Already predicted to be at a low, Arab voter turnout is expected to further drop with the Joint List break up, although both Hadash-Ta’al and Balad said they will work to raise voter turnout.
Balad’s single sitting lawmaker and leader Sami Abou Shehadeh had pushed to increase the party’s influence within the Joint List, among waning support from the Arab street.
In an agreement signed with Hadash on Saturday, Abou Shehadeh was to sit in the Joint List’s third slot. The sixth slot on the list was to go to a Balad MK, who would later be rotated out for a lawmaker from one of the other slates.
Balad sought a two-way rotation with Hadash only, rather than adding Ta’al into the rotation and decreasing the amount of time each lawmaker held the seat, but the sides were unable to come to terms.
According to the terms of the now defunct agreement, Hadash would have had three of the top five seats, with Balad and Ta’al getting one each. It is unclear how many seats Ta’al will have in the rebalanced party.
Pushing Balad’s hardline message, Abou Shehada said the party would push for a binational Israeli-Palestinian state should it make its longshot solo bid to get back into the Knesset.
“It’s the idea of a state of all its citizens based on justice and human rights,” he said after filing his party’s independent run.
The Joint List was first formed in the run-up to the 2015 elections after the vote threshold was raised to four seats, more than any Arab party had managed to get on its own. The alliance created an awkward marriage between communists, nationalists and Islamists, essentially forced together in order to retain political influence, but disputes and fissures had hounded the party throughout its short life.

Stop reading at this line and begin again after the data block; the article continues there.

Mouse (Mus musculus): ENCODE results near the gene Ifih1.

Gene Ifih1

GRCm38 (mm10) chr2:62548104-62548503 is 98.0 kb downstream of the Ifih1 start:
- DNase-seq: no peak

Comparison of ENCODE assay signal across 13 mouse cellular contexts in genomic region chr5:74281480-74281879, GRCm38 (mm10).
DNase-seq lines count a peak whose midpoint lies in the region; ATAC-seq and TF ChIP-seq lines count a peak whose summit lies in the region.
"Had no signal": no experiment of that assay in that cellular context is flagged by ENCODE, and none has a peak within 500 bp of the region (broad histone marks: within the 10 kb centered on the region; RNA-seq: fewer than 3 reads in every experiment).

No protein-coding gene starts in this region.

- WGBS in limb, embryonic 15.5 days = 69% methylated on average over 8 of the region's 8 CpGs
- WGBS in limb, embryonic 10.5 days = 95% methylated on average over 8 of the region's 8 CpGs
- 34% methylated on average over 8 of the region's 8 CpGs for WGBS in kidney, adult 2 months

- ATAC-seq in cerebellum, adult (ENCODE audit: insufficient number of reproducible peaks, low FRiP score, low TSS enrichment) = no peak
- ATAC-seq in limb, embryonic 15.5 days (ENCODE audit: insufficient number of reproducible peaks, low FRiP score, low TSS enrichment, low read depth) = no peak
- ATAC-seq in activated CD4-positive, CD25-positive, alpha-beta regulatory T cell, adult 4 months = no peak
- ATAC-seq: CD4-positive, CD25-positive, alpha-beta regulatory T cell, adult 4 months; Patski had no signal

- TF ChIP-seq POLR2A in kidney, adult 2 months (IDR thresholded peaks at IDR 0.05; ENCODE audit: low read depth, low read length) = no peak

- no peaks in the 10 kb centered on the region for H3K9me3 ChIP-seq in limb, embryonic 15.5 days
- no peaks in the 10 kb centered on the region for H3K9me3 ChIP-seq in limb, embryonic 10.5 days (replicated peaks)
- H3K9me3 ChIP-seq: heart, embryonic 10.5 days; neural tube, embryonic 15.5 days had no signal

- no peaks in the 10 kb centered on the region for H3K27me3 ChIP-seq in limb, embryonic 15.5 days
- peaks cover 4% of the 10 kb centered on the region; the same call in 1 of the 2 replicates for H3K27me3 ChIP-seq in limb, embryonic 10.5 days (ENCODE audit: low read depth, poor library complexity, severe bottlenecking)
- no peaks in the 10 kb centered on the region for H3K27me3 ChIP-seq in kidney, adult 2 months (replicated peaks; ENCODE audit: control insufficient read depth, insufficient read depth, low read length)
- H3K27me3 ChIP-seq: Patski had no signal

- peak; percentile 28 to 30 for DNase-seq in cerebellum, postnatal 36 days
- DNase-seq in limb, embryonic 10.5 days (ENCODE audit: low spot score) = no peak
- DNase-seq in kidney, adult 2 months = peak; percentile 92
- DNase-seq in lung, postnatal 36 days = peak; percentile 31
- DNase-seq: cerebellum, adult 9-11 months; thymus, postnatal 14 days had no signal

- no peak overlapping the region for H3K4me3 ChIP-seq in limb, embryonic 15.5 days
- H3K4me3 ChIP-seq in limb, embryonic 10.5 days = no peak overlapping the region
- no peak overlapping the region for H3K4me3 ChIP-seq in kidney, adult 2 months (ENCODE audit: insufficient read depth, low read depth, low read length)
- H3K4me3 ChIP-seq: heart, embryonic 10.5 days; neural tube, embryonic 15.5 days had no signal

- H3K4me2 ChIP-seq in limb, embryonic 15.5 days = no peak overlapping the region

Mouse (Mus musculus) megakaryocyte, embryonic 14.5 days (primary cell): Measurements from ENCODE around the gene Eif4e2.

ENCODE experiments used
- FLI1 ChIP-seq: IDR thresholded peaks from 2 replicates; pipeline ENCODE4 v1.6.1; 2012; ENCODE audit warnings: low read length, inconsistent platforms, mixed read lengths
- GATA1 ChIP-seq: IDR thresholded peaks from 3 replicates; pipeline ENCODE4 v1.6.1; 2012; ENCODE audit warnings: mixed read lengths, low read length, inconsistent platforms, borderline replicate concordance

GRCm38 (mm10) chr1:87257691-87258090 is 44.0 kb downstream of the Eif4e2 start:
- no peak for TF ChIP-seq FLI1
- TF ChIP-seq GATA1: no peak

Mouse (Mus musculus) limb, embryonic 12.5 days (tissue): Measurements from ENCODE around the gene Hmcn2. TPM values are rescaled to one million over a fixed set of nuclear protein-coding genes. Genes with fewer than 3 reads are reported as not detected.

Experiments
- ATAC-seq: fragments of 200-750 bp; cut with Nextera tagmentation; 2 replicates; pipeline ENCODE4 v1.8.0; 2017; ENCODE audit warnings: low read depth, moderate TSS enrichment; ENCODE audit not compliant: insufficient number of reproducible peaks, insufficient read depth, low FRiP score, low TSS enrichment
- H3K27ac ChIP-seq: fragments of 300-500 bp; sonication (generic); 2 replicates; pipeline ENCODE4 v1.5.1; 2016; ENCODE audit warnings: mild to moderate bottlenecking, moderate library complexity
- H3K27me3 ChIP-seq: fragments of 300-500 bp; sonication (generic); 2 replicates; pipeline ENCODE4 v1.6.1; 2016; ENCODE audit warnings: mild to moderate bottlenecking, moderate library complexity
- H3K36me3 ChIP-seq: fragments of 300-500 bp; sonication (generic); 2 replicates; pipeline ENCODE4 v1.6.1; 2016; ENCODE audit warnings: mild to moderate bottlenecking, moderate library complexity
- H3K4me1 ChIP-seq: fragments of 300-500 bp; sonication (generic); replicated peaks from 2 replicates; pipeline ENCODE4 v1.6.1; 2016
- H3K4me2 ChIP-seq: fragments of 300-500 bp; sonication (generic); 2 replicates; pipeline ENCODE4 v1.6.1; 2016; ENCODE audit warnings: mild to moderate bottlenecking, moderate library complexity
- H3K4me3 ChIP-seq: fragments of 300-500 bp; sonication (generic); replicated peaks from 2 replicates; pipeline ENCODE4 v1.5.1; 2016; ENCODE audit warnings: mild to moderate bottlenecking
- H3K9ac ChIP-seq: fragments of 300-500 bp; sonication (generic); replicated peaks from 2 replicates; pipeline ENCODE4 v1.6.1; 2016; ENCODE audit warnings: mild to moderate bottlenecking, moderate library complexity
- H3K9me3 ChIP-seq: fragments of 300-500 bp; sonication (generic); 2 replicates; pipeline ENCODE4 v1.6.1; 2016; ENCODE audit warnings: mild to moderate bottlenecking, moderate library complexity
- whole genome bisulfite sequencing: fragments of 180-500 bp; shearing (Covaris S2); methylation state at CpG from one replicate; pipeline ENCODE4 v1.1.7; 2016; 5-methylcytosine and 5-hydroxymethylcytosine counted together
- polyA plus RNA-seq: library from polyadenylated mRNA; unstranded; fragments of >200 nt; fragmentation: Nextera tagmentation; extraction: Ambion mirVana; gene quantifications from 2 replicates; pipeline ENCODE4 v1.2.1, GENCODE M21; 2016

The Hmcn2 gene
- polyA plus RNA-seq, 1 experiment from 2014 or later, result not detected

Submitting its own list, Ra’am emphasized its desire to continue and perhaps expand its “political partnership” after the November election. The party is expected to try to join the next coalition, regardless of its leader.
“It’s our intention to continue in the way of political partnership in the next Knesset,” said party leader Mansour Abbas while submitting his Islamist faction’s candidate list to the Central Elections Committee.
“No one will incite us away” from the path, he added.
The Joint List has attacked Ra’am for mainstreaming into Israeli politics before there is credible movement on Palestinian national aspirations and the achievement of full parity for Arabs in Israel. Right-wing parties allied with Lapid’s government, meanwhile, have come under attack for working with Islamists.
Hebrew-language outlets reported that Abbas also raised the paradigm-shifting possibility of taking ministerial roles should Ra’am join the next government.
With Israel seemingly deadlocked politically and entering its fifth election in under four years, potential prime ministers have pinned hopes on pushing smaller parties to unite, keeping likely supporters from falling below the hump.
Lapid had expended significant efforts in attempting to push Labor and Meretz together, but the bid came to nothing as the parties filed separate slates Thursday.
Lapid had tried to incentivize Labor and Meretz to unite their lists by offering them reserved spots on his own Yesh Atid list to sweeten the deal. Michaeli, however, refused the offers, seeking to maintain her party’s independence.